“The lack of a national pricing structure is creating uncertainty among potential investors” in China’s shale gas and has held up development, said Mr. Xu. Also, “Chinese restrictions on foreign investment could hamper growth” if Chinese firms are unable to innovate their way around the problems and need assistance from foreign investors.
He predicted that it will take “an extended period of time” to overcome the obstacles and bring China’s shale gas to market.
The London think tank GlobalData also has concluded that China’s plans to develop its shale are overly ambitious, given the many obstacles.
“Water shortages are a major issue in China,” it said in a report, while “Chinese shale gas companies cannot currently use the high performing drilling technologies used to extract shale gas in the U.S.” and will need further research to adapt U.S. drilling methods to China’s geology.
Keeping up with the U.S.
The United Kingdom, France and Norway also are tapping into the U.S. shale revolution with the goal of transferring the technologies to Europe and the rest of the world.
Norway’s Statoil ASA, Europe’s second-largest natural gas producer, and British Gas have teamed up with Chesapeake to develop Pennsylvania’s Marcellus Shale. Britain and Norway have considerable oil and gas resources, although their conventional reserves are depleting quickly.
Chesapeake co-founder Aubrey McClendon had high hopes of “exporting our world-class unconventional natural gas technology” when he signed the $3.8 billion deal with Statoil in 2008, but prospects for developing sizable shale deposits in Europe have dimmed since then.
Environmental opposition to shale development is much stronger in Europe than in the U.S., with worries about groundwater contamination and other side effects. Several countries — including France and the Netherlands, which have some of the most promising shale fields — have banned fracking.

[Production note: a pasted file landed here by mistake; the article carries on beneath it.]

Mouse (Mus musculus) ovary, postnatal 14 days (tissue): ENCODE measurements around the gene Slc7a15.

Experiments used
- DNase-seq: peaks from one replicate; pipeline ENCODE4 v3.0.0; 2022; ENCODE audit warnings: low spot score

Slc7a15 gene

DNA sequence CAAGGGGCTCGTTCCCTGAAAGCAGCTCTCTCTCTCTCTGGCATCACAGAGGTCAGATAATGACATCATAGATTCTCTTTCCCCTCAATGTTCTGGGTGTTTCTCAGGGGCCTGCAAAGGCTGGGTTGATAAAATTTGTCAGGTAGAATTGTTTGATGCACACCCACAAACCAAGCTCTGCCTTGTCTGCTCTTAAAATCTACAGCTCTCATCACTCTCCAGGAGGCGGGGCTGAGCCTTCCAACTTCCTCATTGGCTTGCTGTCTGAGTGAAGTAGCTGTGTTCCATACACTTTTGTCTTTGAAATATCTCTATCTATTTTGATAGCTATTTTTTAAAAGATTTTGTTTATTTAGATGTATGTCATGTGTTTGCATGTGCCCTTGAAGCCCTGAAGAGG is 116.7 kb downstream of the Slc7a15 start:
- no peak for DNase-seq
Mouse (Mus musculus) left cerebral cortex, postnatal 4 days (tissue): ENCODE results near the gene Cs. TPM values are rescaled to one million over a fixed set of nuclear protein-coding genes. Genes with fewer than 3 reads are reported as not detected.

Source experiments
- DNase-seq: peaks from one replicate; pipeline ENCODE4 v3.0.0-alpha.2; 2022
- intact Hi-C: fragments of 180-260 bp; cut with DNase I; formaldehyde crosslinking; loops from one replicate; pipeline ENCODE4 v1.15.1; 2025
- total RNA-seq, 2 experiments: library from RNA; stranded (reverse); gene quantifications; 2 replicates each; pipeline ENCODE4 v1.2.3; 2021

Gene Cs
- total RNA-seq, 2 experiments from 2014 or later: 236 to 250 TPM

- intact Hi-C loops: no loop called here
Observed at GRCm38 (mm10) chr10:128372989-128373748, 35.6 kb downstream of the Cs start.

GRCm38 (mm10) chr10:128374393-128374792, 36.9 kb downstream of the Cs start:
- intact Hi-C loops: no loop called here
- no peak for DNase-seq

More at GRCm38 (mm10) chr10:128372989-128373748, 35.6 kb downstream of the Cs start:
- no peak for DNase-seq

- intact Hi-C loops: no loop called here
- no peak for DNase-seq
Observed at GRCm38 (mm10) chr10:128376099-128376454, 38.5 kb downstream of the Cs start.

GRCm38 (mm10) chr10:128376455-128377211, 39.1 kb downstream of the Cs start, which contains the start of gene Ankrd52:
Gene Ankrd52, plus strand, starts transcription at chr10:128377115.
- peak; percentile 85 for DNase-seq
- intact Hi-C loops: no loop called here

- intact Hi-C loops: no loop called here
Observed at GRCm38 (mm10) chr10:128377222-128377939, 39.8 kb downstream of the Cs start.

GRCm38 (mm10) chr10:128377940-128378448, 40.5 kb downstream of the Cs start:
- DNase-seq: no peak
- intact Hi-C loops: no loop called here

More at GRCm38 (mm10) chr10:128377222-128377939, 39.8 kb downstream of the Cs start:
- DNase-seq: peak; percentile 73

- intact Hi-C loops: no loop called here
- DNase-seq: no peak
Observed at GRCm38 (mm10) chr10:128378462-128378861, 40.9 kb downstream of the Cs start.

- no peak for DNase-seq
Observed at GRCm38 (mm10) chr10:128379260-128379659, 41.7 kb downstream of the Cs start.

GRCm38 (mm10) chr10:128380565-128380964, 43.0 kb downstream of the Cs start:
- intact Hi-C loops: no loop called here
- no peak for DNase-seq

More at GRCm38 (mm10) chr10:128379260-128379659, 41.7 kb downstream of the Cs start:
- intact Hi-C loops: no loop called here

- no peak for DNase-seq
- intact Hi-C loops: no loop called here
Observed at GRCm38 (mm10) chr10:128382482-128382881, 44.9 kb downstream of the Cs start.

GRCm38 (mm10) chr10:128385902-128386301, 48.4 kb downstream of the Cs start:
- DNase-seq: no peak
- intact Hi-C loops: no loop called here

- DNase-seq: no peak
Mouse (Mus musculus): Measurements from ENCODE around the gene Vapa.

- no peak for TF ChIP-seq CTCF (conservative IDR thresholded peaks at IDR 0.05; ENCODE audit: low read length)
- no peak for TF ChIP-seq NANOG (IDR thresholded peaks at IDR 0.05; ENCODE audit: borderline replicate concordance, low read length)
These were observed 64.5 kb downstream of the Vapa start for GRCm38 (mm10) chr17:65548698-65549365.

Poland has been eager to develop alternatives to imports of Russian natural gas, but has had less success than the U.S. at developing shale reserves.
For countries that are open to shale development, getting some schooling through involvement with U.S. projects appears to be an important prerequisite. In all, foreign oil firms have invested more than $28 billion in U.S. shale projects since 2008, often paying dearly to become passive partners whose main function is to provide the cash needed to cover a share of the drilling costs.
“While foreign companies may pay sizable initial costs through joint ventures, these deals can be considered a cost of entry to the development of hydrocarbons through the latest technology,” said Aloulou Fawzi, shale analyst at the U.S. energy agency. For China in particular, “this is an opportunity for them to transfer this technology and to have a partner who has the skills to help them catch up.”
Consumers of natural gas also want some of the action. Japanese companies such as Mitsui & Co. Ltd., Sumitomo Corp. and Marubeni Corp. have been the largest foreign investors in U.S. shale drilling, putting more than $5 billion into a range of projects.
Mr. Fawzi said Japan, which lacks resources of its own, is seeking to replace its nuclear power plants after the Fukushima disaster with other fuels. It may be in the game partly to position Japan favorably as it seeks to become the largest importer of shale gas from the U.S.
Despite much foreign interest in the U.S. boom and large estimated shale resources on other continents from Australia to Argentina, analysts say, the lags in technical know-how overseas, differences in geology and less drilling-friendly governmental regimes mean that shale development overseas will take a lot more time than it has in the U.S.